The Hope of Yom Kippur

Saturday was the yearly commemoration of Yom Kippur, the Jewish Day of Atonement focused on repentance and reconciliation.  This is the completion of  weeks of focus on forgiveness between you, others and God for what has happened over the past year, and a focus on change for the upcoming year.  In line with our discussion of forgiveness this month, Yom Kippur is a great reminder for all of us to be vigilant about asking for forgiveness.

While Yom Kippur isn’t celebrated in Christian circles, since Jesus died on the cross, the purpose of this High Holy Day should be remembered.  Forgiveness isn’t something trivial, unimportant, past-dated, irrelevant, no longer pertinent or something stupid, it’s really important.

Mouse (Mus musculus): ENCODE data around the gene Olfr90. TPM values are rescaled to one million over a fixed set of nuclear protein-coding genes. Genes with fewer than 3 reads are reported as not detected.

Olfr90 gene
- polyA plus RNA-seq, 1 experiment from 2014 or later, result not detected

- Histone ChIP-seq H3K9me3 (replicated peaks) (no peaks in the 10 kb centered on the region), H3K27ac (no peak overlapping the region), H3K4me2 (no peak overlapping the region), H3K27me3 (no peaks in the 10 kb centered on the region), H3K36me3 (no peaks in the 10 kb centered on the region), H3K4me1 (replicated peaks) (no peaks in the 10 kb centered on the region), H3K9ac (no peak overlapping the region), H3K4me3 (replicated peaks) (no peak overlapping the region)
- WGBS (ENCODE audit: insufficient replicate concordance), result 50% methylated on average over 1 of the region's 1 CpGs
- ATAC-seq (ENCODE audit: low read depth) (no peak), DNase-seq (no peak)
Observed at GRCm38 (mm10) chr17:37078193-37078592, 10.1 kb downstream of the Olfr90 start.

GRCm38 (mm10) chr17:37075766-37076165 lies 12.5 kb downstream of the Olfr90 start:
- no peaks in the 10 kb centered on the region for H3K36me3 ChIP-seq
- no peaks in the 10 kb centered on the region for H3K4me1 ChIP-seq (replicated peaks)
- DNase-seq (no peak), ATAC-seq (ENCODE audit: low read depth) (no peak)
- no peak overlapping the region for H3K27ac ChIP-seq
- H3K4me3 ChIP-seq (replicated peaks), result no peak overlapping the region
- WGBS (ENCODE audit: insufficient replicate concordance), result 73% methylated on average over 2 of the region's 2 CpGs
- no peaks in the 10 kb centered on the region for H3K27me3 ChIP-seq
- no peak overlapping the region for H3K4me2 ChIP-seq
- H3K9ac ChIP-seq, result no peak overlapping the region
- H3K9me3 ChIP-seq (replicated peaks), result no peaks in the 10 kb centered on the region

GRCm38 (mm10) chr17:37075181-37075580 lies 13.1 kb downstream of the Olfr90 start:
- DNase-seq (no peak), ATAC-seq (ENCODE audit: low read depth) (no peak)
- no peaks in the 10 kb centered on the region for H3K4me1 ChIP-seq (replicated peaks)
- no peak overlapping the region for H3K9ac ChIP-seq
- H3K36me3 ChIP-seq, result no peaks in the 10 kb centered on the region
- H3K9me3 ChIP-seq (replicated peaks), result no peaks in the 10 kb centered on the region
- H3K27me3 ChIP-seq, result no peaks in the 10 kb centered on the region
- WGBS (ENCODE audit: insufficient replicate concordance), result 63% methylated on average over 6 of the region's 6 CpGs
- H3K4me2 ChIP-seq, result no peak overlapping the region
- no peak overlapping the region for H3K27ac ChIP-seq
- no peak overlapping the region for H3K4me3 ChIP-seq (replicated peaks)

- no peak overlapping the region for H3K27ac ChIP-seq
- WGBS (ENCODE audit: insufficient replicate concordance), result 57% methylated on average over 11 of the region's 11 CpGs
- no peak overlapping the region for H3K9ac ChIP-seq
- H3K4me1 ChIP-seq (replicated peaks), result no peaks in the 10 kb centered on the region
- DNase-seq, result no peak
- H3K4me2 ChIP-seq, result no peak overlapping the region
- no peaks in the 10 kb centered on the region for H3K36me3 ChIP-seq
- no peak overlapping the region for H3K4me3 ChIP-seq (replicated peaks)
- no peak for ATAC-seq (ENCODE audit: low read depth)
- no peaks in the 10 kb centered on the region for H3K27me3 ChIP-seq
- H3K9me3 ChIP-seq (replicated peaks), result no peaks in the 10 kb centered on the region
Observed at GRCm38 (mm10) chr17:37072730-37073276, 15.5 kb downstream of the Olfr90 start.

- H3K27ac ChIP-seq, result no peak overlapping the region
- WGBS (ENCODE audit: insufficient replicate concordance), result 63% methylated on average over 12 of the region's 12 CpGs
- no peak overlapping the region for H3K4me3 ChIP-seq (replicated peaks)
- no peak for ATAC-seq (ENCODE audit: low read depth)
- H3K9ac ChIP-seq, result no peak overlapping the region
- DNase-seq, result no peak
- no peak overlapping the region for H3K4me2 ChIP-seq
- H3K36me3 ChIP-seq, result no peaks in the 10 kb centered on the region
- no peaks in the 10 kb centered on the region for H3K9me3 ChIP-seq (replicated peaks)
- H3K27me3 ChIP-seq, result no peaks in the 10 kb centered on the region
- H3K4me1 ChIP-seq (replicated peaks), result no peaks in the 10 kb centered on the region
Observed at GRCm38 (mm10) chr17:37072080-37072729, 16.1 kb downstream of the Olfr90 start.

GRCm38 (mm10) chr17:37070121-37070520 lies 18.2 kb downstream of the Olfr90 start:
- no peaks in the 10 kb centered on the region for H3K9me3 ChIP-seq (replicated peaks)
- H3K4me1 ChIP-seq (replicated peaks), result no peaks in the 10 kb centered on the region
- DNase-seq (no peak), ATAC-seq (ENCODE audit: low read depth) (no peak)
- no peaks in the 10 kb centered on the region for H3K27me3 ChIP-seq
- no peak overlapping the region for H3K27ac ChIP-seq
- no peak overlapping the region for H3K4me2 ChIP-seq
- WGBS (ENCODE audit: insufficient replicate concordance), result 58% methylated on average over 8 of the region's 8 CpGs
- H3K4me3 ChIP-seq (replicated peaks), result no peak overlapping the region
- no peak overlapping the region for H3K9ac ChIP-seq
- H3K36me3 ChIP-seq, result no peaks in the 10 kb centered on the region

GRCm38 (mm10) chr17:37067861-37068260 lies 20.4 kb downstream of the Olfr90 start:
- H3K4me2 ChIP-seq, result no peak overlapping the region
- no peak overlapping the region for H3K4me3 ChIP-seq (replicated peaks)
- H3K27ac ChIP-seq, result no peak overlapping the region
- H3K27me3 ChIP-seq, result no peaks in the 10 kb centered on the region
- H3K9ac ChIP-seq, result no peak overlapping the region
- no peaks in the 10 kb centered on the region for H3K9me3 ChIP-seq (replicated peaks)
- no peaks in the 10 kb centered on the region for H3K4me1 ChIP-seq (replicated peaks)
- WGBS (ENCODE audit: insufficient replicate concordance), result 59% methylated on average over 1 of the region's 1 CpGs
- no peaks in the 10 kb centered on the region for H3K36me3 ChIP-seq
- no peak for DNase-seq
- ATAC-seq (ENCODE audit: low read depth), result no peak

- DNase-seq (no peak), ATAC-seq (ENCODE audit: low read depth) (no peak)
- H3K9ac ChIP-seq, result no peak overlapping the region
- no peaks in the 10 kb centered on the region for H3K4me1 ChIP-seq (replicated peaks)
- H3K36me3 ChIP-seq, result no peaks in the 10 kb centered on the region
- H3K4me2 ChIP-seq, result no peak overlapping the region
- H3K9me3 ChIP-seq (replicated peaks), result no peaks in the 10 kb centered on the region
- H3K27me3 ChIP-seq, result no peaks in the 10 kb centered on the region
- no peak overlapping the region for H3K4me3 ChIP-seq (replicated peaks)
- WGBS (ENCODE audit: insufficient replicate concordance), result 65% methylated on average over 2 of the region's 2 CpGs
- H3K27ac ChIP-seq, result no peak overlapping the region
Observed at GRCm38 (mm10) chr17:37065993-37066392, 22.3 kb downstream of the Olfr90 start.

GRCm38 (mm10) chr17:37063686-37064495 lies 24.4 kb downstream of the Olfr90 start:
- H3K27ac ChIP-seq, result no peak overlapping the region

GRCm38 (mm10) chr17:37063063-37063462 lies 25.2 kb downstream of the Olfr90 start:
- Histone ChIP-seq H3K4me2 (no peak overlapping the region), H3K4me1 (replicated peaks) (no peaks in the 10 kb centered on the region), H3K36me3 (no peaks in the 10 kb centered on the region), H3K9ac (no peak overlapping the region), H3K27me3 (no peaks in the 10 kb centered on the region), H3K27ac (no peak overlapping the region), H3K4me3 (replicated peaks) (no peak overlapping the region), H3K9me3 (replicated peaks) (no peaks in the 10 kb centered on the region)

It’s important to say you’re sorry and ask for forgiveness from those you’ve hurt.  Why?  Because even if they don’t want to forgive you, you’ll feel much better about yourself and be able to move forward with your life.  It’s not about seeking the acceptance or approval of others, it’s about accepting that what you did was wrong and owning up to it.

If we all took one day each year to remember our shortcomings and offenses and seek forgiveness, the world would be better off.  Take a moment today to think of who you need to ask forgiveness from, and then actually do it.  It may be the scariest thing you’ve ever done, but it could also be the most important.

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